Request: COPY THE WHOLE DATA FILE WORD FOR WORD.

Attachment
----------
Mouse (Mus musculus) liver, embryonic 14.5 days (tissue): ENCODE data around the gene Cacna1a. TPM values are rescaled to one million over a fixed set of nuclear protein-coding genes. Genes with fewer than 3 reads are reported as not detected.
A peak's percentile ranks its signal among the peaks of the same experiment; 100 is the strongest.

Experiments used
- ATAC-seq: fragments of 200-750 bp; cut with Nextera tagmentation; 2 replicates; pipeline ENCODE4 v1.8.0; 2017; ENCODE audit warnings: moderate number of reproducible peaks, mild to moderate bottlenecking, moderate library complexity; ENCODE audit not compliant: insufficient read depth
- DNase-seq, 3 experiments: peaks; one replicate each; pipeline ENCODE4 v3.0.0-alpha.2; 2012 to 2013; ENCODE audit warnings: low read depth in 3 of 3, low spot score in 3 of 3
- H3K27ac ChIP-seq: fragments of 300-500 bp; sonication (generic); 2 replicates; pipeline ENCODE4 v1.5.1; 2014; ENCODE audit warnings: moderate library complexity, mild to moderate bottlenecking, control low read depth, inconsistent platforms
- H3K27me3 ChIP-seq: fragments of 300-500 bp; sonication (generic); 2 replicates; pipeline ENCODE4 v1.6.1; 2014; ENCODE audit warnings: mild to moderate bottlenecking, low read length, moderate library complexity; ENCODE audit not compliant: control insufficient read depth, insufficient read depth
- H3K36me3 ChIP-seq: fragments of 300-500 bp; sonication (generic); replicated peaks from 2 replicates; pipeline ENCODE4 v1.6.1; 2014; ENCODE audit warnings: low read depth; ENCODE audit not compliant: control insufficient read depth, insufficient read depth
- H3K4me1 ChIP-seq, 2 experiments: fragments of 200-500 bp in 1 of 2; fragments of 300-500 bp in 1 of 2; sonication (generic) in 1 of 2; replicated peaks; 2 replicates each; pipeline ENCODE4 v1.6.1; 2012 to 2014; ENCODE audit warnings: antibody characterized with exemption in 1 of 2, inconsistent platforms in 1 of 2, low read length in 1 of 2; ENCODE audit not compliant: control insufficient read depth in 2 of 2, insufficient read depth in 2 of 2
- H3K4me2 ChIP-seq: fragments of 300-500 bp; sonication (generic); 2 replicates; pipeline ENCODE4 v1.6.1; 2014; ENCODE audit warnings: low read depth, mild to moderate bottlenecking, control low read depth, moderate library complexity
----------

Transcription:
Mouse (Mus musculus) liver, embryonic 14.5 days (tissue): ENCODE data around the gene Cacna1a. TPM values are rescaled to one million over a fixed set of nuclear protein-coding genes. Genes with fewer than 3 reads are reported as not detected.
A peak's percentile ranks its signal among the peaks of the same experiment; 100 is the strongest.

Experiments used
- ATAC-seq: fragments of 200-750 bp; cut with Nextera tagmentation; 2 replicates; pipeline ENCODE4 v1.8.0; 2017; ENCODE audit warnings: moderate number of reproducible peaks, mild to moderate bottlenecking, moderate library complexity; ENCODE audit not compliant: insufficient read depth
- DNase-seq, 3 experiments: peaks; one replicate each; pipeline ENCODE4 v3.0.0-alpha.2; 2012 to 2013; ENCODE audit warnings: low read depth in 3 of 3, low spot score in 3 of 3
- H3K27ac ChIP-seq: fragments of 300-500 bp; sonication (generic); 2 replicates; pipeline ENCODE4 v1.5.1; 2014; ENCODE audit warnings: moderate library complexity, mild to moderate bottlenecking, control low read depth, inconsistent platforms
- H3K27me3 ChIP-seq: fragments of 300-500 bp; sonication (generic); 2 replicates; pipeline ENCODE4 v1.6.1; 2014; ENCODE audit warnings: mild to moderate bottlenecking, low read length, moderate library complexity; ENCODE audit not compliant: control insufficient read depth, insufficient read depth
- H3K36me3 ChIP-seq: fragments of 300-500 bp; sonication (generic); replicated peaks from 2 replicates; pipeline ENCODE4 v1.6.1; 2014; ENCODE audit warnings: low read depth; ENCODE audit not compliant: control insufficient read depth, insufficient read depth
- H3K4me1 ChIP-seq, 2 experiments: fragments of 200-500 bp in 1 of 2; fragments of 300-500 bp in 1 of 2; sonication (generic) in 1 of 2; replicated peaks; 2 replicates each; pipeline ENCODE4 v1.6.1; 2012 to 2014; ENCODE audit warnings: antibody characterized with exemption in 1 of 2, inconsistent platforms in 1 of 2, low read length in 1 of 2; ENCODE audit not compliant: control insufficient read depth in 2 of 2, insufficient read depth in 2 of 2
- H3K4me2 ChIP-seq: fragments of 300-500 bp; sonication (generic); 2 replicates; pipeline ENCODE4 v1.6.1; 2014; ENCODE audit warnings: low read depth, mild to moderate bottlenecking, control low read depth, moderate library complexity